Development and Validation of the Readiness To Collaborate Scale (RCS)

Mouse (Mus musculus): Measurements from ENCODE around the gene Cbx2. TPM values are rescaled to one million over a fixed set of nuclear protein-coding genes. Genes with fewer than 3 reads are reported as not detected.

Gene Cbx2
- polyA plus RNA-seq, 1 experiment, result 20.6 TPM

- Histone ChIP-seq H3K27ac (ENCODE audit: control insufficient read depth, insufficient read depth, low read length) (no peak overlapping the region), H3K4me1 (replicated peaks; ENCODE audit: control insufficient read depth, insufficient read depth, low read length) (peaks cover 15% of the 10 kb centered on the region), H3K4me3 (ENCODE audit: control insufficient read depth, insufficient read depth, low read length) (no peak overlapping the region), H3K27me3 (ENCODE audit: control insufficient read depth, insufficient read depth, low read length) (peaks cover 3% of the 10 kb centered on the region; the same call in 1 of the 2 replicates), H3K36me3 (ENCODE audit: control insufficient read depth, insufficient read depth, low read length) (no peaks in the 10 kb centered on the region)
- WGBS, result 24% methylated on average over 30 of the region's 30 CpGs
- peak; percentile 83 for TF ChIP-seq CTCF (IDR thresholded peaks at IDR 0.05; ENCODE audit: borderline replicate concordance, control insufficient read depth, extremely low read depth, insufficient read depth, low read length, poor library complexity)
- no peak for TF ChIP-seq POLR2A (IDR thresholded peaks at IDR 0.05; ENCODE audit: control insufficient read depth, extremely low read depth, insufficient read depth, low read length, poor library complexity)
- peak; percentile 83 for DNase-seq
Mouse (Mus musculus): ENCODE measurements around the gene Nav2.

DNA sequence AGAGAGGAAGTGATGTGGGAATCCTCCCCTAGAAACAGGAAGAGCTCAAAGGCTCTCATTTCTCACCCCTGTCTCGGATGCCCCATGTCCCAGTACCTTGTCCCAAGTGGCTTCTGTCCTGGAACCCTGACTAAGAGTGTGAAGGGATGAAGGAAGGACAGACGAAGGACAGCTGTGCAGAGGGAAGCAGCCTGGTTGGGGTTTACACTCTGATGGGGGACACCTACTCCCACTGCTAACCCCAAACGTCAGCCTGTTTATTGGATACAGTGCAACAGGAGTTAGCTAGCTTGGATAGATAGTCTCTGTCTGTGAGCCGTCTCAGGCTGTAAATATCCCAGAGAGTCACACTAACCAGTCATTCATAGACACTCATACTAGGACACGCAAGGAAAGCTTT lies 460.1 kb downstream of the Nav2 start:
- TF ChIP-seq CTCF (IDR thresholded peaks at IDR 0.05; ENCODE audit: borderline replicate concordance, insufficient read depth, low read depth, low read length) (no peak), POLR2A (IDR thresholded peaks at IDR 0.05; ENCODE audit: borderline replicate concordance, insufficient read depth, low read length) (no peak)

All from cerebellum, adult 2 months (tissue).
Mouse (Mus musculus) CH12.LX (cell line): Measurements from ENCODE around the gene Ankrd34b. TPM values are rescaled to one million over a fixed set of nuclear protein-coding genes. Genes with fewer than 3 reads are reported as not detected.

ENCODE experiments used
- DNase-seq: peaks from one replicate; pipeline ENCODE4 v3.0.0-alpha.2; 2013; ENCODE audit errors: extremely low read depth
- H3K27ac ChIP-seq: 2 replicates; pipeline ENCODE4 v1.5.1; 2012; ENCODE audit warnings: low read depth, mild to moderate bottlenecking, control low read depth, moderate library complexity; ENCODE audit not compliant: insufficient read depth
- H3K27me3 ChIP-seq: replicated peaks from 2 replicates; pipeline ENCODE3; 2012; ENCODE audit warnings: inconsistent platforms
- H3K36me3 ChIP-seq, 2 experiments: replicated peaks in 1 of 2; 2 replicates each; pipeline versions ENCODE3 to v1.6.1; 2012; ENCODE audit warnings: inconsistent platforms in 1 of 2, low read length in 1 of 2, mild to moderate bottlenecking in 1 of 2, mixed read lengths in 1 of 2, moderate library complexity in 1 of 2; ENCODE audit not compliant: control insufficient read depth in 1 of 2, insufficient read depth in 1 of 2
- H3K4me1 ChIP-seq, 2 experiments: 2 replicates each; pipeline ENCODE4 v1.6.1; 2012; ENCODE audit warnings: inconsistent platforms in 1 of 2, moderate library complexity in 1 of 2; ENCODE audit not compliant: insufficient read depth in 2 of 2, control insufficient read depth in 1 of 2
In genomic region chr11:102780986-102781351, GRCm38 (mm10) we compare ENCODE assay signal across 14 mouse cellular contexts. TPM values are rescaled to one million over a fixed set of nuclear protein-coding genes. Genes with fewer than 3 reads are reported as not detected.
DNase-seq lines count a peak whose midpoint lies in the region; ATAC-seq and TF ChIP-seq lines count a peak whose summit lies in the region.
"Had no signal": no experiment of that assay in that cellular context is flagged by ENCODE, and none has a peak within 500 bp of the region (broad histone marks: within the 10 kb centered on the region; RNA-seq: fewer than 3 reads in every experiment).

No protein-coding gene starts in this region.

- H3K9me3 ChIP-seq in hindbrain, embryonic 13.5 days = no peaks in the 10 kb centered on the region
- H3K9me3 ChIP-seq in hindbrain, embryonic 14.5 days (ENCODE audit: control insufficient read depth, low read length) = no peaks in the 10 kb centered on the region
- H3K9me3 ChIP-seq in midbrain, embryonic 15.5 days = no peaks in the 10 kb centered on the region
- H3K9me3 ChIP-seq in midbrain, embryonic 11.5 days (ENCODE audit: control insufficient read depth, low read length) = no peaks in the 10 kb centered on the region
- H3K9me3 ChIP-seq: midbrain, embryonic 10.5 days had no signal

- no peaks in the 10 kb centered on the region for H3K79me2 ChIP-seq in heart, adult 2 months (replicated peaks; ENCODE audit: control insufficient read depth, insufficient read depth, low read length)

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A gap in the literature has been identified regarding the lack of available measurement tools and approaches to measure and/or assess the readiness of post-licensure healthcare practitioners to participate effectively in an interprofessional collaborative team. This study suggests that testing the readiness to collaborate of an individual practitioner to participate in an interprofessional team ultimately may support the creation of a high-functioning and successful team. In order to assist in this process, a new instrument has been developed and validated. Content, construct and criterion validation was done to answer the research questions that included: 1. What questions can be used to identify the readiness of a post-licensure health care provider to enter into an interprofessional team? 2. Can readiness to collaborate be measured under three distinct factors: interprofessional collaboration, communication and trust? 3. Will a group that has demonstrated excellence in interprofessional teaming, show higher scores in interprofessional collaboration, communication and trust versus a group that is considered lower functioning? Content validation was done with a group of low-risk obstetrical providers (n=9) in Phase I. Phase II – Construct Validation included a group of low-risk obstetrical providers from BC Women and Children’s Hospital in Vancouver and the IWK in Halifax (n=140). Through Principal Component Analysis, four factors were discovered: Readiness for Interprofessional Collaboration, Communication, Trust and Reluctance to Collaborate. This last factor, Reluctance to Collaborate, was not anticipated and emerged during the factor analysis. Finally, Borrill’s (2001) five questions to determine high and low functioning teams were used for the criterion validation. A t-Test to determine significant difference was completed and p values indicated there was a difference between scores of those who were high functioning versus those who were low functioning demonstrating that the Readiness to Collaborate Scale (RCS) can identify those who are ready to participate in an interprofessional team, and those who are not. The identification of practitioner’s readiness should help to support capacity building and sustainability of effective interprofessional teams. The Readiness to Collaborate Scale with 41 validated questions is now ready to test individual readiness to collaborate in an interprofessional team.